This will become an essential matter when producing the final section of the Experts Part 35 which calls for a Statement of Truth. Part of the legal wording includes an oath that you are referring to facts and matters that are within your own knowledge and which are not. If you are unsure of any element of the case, any question of doubt should be excluded and highlighted separately if there is anything that you feel needs to be drawn to the attention of the Court, yet does not fall within your own knowledge.

The Expert Witness assessor should be able to comment on the quality of workmanship, even if the results of a project have failed. If the contractor has carried out Best Practice using materials and techniques that were deemed to be acceptable at the time of such works, the Expert should record this fact.

You may be asked for valuations on certain aspects of a project, either to establish the costs involved in replacing parts of the work, or as an assessment of the value of the works completed to date, or to provide the Court with an idea of the scale of compensation that may be required to rectify any part or parts of a project. I would suggest that you undertake such a task as a separate commission, unless providing a general comment with qualification.

I am not a qualified Quantity Surveyor or Estimator, and am not able to provide any such information except in general terms as a long established Landscape Contractor.

Many of these questions should have been raised either by the Solicitor representing either Party, or instigated if deemed necessary by the Expert Witness during assessment in order to supply the Court with a detailed and comprehensive report.

All such reports should be Extant in nature, only describing conditions found on site at the time of the visit, including weather conditions.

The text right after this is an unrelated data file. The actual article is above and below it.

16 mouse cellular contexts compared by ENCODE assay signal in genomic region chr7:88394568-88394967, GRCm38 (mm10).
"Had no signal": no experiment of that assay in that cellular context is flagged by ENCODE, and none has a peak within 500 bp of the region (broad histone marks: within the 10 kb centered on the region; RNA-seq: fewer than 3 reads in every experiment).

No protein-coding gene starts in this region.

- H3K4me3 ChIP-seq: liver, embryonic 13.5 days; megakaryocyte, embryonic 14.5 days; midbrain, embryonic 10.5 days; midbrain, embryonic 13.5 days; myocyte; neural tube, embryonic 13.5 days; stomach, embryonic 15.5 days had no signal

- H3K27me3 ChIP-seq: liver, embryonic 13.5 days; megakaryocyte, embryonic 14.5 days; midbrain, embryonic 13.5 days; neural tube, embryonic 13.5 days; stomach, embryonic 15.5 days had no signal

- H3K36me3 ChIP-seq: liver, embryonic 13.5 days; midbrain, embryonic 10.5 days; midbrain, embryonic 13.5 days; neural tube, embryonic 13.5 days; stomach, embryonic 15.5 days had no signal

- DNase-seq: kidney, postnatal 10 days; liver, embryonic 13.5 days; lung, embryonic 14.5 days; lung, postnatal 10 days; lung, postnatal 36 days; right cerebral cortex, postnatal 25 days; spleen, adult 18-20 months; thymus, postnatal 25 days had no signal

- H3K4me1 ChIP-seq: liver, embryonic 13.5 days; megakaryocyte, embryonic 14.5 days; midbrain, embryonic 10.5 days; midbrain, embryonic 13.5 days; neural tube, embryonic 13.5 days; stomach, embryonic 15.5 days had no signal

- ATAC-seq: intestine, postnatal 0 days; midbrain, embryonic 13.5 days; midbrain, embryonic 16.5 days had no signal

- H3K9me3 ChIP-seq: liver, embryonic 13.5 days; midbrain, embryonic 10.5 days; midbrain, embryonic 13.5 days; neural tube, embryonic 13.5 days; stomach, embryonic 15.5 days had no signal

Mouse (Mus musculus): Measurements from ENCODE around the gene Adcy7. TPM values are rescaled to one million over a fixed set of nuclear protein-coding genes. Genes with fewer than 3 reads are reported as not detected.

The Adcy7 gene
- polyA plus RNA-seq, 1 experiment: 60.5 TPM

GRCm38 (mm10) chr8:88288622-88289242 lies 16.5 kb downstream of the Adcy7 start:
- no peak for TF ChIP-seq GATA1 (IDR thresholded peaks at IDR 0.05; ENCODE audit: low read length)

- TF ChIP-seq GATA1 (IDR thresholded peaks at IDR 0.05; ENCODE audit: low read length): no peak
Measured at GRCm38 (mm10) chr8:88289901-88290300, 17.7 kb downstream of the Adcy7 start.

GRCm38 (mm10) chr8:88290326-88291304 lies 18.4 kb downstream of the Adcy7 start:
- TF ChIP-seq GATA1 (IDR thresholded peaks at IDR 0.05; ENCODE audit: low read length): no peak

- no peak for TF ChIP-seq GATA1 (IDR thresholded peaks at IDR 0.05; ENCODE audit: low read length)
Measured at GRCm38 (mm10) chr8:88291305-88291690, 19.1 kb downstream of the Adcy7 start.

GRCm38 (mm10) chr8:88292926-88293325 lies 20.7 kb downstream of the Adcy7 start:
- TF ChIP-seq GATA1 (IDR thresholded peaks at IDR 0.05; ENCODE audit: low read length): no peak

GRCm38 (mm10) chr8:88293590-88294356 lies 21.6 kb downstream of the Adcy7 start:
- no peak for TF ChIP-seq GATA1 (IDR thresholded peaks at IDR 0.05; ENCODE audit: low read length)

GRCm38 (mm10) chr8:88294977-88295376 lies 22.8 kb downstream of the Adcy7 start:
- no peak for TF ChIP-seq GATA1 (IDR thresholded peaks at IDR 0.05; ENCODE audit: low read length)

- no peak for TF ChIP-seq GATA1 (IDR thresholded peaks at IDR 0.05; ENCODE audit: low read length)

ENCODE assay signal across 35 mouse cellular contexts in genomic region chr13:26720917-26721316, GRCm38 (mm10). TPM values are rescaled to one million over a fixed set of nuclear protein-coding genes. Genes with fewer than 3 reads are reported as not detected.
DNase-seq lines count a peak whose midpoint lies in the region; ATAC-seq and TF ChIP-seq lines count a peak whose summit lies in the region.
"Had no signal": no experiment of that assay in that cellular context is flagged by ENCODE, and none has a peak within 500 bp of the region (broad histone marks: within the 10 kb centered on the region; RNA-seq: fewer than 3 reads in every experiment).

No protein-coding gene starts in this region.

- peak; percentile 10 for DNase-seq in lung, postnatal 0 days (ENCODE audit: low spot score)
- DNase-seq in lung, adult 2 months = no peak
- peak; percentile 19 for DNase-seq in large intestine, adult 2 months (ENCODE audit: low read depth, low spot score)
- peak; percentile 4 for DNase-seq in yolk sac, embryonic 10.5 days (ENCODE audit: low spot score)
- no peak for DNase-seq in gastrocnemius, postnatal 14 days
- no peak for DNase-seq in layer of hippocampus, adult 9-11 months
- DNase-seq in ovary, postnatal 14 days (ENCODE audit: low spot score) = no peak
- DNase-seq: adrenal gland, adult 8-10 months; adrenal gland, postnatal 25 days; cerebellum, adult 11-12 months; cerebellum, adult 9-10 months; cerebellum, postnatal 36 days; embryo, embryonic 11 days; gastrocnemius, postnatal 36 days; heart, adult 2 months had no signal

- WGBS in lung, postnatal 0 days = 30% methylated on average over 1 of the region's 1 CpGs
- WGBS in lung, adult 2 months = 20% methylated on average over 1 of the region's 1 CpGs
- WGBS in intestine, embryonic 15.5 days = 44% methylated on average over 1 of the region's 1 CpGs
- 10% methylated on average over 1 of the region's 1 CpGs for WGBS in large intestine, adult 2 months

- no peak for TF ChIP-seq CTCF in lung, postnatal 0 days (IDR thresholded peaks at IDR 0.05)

Matters to avoid

It is often the case that a project has failed due to a lack or loss of communication between the owner and Contractor. Frequently, the problems have occurred due to misunderstanding in terminology. The client has asked for a ‘Wow’ Factor in the design and construction, and at the end of the works, does not feel that have got what they asked for. They may have asked for a ‘Low maintenance’ garden, or a ‘Cottage Garden’, and as none of these terms can be used in a Contract, as they are open to interpretation, they are best avoided.

These matters should not be assessed or mentioned by the Expert Witness as they are subjective, and cannot therefore be evaluated and should be left for the Court to decide.

I always avoid any comments and statements regarding payments or lack of payments or lateness of payment, as these matters cannot be commented on. Similarly, payments in cash, with or without an invoice are not to be included, as they too, are not my concern.

I can only be concerned with facts. My duty is to the Court, regardless of who is paying me for my time. I make this statement to all concerned as often as it is required.

In summary

Be very wary when taking the initial call for an Expert’s Report unless dealing with a Solicitor or other professional person to avoid questions of impartiality at a future date. You work on behalf of the Court, and not any individual.

Clearly establish the ‘Rules of Engagement’ before taking on a commission, and establish the amount of work involved, working on a Day Rate system unless provided with a fixed time contract.

Clearly establish the names and addresses of all persons involved, and be open an honest if you have any connection with any Party. By connection I mean personal knowledge to even being a member of the same Trade Organisation. If you have met one Party or more, state where and on what occasion (Trade Fair etc). If one Party is famous or well known, you should state if you have heard of them, otherwise clearly state that you have NOT met or heard of these Parties before the case. These precautions will ensure that nobody can dismiss your report as biased.

Subject to following instructions from a Solicitor, set out to describe the works under dispute in plain English, in a way that a third Party can visualise the site, and gain a full insight into the problems that are the cause of the dispute, providing the reader with detailed descriptions of all aspects, answering questions that naturally arise during such descriptions, thereby producing a fully detailed, comprehensive verbal picture of the situation.

The role of Expert Witness is an essential part of the legal process of helping people to seek redress in Court, which means ensuring that due protocol and compliances are adhered to all times.

Alan Sargent FCIHort MPGCA Autumn 2019.